Carrion Crown

TotB: Recap of Day 004 (Pt 1)

The Judge


After a month of waiting to deliver the books, the party was finally in Lepidstadt. Taking their time rising for the morning, they began to make their way to to deliver the books for their late friend, Professor Petros Lorrimor, hoping that once they’d completed the delivery for their murdered friend they could start on a path of justice for him.

First taking some time to gather directions to where they may find the owners of the books, Dr. Montagnie Crowl and Judge Embreth Daramid, they set out to the home of the Judge as she was the closest. En route they passed through the centre of town, a large circular gathering place on the steps of a large courthouse. While this spot was likely often used to markets or fairs, it was now home to a hastily built wooden structure in the shape of a man.

Remaining on task, they continued forward and soon arrived at the home of the judge- a fine townhouse surrounded by statues, sculptures, and topiaries. At the door they explained their presence to a butler who invited them in, and then fetched his mistress – an elderly woman with grey hair pulled back tightly into a bun and icy blue eyes.


Identifying herself as the judge they sought, she went straight to business, asking if the party had a book with a large scarab on the cover for her. Confirming they did, and handing it over she accepted the book quite gratefully, and asked the party if they had also delivered the other books as the professor had requested. As they had not, she requested they return upon the completion of that task.

With their business concluded momentarily, the party was about to leave when Judge Daramid asked the PCs to stay for a moment longer, adding that she was in need of some assistance, and if Petros trusted them, then she might be inclined to trust them as well. She explained to the party that she felt there to be a cancer in Lepidstadt, a darkness lurking behind the shadow of a scapegoat. For many years the people of Lepidstadt had laid all their ills at the door of a creature known as the Beast of Lepidstadt—murders, thefts, and terror had all been attributed to the Beast over time.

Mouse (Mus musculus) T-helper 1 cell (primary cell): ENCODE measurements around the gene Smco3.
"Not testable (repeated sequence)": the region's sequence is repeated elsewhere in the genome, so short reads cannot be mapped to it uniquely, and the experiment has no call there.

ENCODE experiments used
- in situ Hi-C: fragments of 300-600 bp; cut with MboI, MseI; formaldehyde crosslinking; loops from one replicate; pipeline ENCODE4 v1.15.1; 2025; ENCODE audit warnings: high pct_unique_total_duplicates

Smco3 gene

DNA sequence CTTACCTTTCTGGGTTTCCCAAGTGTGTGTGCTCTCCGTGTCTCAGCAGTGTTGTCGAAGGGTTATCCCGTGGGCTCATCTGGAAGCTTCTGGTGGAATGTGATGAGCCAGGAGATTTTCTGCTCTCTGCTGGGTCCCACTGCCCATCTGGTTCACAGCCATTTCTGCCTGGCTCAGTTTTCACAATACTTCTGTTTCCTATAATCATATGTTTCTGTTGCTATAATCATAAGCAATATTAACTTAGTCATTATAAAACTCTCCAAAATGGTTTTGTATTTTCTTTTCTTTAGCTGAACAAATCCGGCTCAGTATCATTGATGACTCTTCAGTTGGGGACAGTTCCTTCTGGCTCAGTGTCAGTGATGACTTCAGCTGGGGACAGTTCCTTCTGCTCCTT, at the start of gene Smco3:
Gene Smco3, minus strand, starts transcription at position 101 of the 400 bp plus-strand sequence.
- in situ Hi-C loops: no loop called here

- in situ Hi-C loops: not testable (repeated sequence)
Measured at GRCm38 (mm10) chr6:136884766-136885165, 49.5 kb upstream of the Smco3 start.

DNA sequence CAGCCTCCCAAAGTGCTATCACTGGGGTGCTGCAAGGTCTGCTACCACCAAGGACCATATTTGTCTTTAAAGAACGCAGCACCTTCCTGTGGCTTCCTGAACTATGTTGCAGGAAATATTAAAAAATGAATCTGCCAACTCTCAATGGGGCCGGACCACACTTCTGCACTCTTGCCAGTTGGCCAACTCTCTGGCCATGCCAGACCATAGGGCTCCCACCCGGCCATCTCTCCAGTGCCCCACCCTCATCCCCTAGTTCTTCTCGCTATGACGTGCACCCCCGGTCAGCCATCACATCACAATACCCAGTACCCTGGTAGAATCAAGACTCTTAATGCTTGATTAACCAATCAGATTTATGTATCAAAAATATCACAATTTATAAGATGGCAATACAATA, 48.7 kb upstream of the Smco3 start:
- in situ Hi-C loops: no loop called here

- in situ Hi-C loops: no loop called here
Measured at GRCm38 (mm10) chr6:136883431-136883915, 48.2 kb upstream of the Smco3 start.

Judge Daramid said that she knew many of these stories to be exaggerations or simply untrue, and that she also knew of people that had different stories to tell about the creature—about its kindness and humanity, of how it has rescued loved ones or helped those in distress. Now that the time has arrived for such kindness to be repaid, however, no one dared to step forward and challenge the Beast’s reputation at trial after being captured at the university just over a week ago, and now awaiting trial.

She feared that this reputation would ensure that the Beast will not receive a fair trial as the people had blamed the Beast for too much and for too long, and their will was strongly in favour of seeing it pay for those crimes, whether or not those crimes were real or imagined. She also felt that something about the Beast’s capture at the university did not add up, and that the city’s constabulary were too blinded by prejudice to look deeper.

Despite all of these doubts, she explained that if she were to voice there suspicions publicly it could put her at great risk, both professionally and politically. Particularly as one of the three justices presiding over the Beast’s trial, she explained that she would be unable to openly intervene without recusing herself, other than insisting that the Beast be properly defended in court.

At this point it became clear that what she was after – she needed was a group of people, the party, without local bias to uncover the real truth about the Beast and its alleged crimes. Offering to double the reward promised by the Petros’ will for their help, 100pp each, she explained to them that the Beast’s legally appointed advocate, a barrister named Gustav Kaple, is hopelessly over his head and needs the party to not only investigate, but also stand up in court to be questioned by the prosecution. She insisted that such speakers must have bravery in spades and silver tongues to match, to ensure that if there is more to the Beast’s story, justice will be done. And if the Beast is indeed guilty, she feels that such an investigation would allow her to rest easier at night knowing that she gave it a fair trial.

Agreeing to this deal, she told the party that during their investigation they must keep her involvement a secret to protect her position as being impartial. To this end she insisted that she would deny any involvement in the matter, not matter how pressed. She recommended that after they deliver the books to Dr Crowl (and perhaps investigate what remains of the crime scene), that they party head to the Lepidstadt Courthouse and register with the court clerks as volunteer defenders and then meet with Gustav to offer their assistance, insisting that he would direct them further.


andre_pro_pro andre_pro_pro

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